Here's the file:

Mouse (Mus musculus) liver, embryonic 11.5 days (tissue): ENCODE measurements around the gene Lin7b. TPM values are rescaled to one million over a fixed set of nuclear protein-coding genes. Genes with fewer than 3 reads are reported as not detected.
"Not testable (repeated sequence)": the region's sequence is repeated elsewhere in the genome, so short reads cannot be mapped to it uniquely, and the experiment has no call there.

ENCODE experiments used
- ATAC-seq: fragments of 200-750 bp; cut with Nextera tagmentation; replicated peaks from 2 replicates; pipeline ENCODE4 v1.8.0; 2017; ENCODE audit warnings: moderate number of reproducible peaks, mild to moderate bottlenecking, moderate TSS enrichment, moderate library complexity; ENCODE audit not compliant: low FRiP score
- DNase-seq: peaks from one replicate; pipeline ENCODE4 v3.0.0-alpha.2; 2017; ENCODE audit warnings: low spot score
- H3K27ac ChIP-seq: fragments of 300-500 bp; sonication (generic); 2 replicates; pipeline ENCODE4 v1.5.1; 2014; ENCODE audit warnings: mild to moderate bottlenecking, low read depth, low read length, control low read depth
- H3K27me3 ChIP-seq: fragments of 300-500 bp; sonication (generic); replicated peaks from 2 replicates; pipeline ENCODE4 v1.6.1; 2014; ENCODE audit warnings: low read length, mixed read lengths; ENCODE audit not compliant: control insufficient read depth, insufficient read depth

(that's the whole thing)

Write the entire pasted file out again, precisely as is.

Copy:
Mouse (Mus musculus) liver, embryonic 11.5 days (tissue): ENCODE measurements around the gene Lin7b. TPM values are rescaled to one million over a fixed set of nuclear protein-coding genes. Genes with fewer than 3 reads are reported as not detected.
"Not testable (repeated sequence)": the region's sequence is repeated elsewhere in the genome, so short reads cannot be mapped to it uniquely, and the experiment has no call there.

ENCODE experiments used
- ATAC-seq: fragments of 200-750 bp; cut with Nextera tagmentation; replicated peaks from 2 replicates; pipeline ENCODE4 v1.8.0; 2017; ENCODE audit warnings: moderate number of reproducible peaks, mild to moderate bottlenecking, moderate TSS enrichment, moderate library complexity; ENCODE audit not compliant: low FRiP score
- DNase-seq: peaks from one replicate; pipeline ENCODE4 v3.0.0-alpha.2; 2017; ENCODE audit warnings: low spot score
- H3K27ac ChIP-seq: fragments of 300-500 bp; sonication (generic); 2 replicates; pipeline ENCODE4 v1.5.1; 2014; ENCODE audit warnings: mild to moderate bottlenecking, low read depth, low read length, control low read depth
- H3K27me3 ChIP-seq: fragments of 300-500 bp; sonication (generic); replicated peaks from 2 replicates; pipeline ENCODE4 v1.6.1; 2014; ENCODE audit warnings: low read length, mixed read lengths; ENCODE audit not compliant: control insufficient read depth, insufficient read depth